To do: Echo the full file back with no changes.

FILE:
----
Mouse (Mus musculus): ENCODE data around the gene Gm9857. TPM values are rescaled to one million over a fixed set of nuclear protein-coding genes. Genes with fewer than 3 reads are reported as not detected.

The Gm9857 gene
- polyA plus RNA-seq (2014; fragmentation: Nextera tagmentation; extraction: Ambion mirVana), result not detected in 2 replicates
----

Mouse (Mus musculus): ENCODE data around the gene Gm9857. TPM values are rescaled to one million over a fixed set of nuclear protein-coding genes. Genes with fewer than 3 reads are reported as not detected.

The Gm9857 gene
- polyA plus RNA-seq (2014; fragmentation: Nextera tagmentation; extraction: Ambion mirVana), result not detected in 2 replicates